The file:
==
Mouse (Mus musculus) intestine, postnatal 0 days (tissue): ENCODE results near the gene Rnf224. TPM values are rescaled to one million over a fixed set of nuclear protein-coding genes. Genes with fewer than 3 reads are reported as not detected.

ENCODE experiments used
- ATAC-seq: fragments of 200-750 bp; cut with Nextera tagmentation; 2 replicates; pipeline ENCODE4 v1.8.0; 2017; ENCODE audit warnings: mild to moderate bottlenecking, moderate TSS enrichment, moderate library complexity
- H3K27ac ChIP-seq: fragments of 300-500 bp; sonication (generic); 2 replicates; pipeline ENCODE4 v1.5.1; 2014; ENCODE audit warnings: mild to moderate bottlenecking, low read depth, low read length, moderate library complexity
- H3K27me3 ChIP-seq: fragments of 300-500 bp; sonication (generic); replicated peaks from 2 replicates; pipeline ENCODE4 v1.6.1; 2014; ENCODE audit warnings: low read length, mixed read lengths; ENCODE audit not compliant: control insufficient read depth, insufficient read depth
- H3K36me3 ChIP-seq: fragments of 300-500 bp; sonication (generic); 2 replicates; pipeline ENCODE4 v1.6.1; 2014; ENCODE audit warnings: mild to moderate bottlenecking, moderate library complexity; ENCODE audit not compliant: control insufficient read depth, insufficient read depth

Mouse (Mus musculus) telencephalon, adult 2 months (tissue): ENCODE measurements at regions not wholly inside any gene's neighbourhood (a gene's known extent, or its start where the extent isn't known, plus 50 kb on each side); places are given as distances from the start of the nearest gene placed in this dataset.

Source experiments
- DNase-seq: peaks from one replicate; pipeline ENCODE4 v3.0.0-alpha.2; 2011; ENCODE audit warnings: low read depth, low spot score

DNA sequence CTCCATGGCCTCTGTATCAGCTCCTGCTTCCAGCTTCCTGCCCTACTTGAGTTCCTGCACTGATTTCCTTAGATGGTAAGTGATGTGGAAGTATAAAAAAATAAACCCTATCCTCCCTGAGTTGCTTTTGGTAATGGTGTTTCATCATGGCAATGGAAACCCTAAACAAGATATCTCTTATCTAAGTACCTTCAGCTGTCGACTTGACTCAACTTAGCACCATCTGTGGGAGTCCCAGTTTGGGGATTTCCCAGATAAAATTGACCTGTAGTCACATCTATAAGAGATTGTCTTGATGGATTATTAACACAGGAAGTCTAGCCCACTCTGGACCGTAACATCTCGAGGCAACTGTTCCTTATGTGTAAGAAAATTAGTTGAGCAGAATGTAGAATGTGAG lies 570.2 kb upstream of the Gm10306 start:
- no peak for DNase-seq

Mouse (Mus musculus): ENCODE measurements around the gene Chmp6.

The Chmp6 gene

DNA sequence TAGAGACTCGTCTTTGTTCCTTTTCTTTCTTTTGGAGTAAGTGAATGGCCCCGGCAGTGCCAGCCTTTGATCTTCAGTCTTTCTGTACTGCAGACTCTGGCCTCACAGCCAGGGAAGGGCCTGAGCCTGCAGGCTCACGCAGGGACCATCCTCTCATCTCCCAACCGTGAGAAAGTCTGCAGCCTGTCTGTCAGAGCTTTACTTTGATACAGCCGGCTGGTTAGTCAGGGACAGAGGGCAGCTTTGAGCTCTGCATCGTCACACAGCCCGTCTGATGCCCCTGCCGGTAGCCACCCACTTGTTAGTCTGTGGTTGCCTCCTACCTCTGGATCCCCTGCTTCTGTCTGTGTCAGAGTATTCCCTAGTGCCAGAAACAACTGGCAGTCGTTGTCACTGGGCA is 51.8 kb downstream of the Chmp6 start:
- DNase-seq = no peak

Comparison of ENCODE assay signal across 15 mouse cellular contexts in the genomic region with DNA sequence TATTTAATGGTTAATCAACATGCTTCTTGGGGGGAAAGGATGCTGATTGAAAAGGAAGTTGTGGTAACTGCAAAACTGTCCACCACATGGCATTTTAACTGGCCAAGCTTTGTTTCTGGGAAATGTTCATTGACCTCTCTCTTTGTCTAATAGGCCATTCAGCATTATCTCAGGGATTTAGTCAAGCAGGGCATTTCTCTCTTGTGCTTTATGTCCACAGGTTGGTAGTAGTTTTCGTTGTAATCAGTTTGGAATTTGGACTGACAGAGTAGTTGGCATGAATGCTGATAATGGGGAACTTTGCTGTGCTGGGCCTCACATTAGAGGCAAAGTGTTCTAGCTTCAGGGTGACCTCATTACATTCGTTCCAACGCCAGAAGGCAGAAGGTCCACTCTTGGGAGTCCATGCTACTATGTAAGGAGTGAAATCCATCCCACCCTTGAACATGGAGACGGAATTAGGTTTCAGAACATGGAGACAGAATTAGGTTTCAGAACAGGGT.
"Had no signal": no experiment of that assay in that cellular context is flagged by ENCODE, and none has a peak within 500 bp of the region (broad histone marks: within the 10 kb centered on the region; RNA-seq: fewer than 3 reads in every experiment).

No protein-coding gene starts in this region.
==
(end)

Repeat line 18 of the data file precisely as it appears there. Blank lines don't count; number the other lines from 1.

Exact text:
No protein-coding gene starts in this region.